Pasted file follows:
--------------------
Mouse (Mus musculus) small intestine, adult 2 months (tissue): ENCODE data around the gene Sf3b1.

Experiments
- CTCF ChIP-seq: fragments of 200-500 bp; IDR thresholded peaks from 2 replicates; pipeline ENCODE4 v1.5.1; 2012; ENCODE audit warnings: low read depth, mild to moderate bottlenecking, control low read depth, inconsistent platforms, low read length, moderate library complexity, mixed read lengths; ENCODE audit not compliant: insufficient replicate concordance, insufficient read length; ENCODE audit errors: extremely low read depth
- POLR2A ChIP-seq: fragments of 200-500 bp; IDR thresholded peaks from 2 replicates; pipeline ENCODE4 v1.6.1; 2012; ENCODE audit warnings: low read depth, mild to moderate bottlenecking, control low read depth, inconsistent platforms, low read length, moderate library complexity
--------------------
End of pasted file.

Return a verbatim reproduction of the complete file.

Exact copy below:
Mouse (Mus musculus) small intestine, adult 2 months (tissue): ENCODE data around the gene Sf3b1.

Experiments
- CTCF ChIP-seq: fragments of 200-500 bp; IDR thresholded peaks from 2 replicates; pipeline ENCODE4 v1.5.1; 2012; ENCODE audit warnings: low read depth, mild to moderate bottlenecking, control low read depth, inconsistent platforms, low read length, moderate library complexity, mixed read lengths; ENCODE audit not compliant: insufficient replicate concordance, insufficient read length; ENCODE audit errors: extremely low read depth
- POLR2A ChIP-seq: fragments of 200-500 bp; IDR thresholded peaks from 2 replicates; pipeline ENCODE4 v1.6.1; 2012; ENCODE audit warnings: low read depth, mild to moderate bottlenecking, control low read depth, inconsistent platforms, low read length, moderate library complexity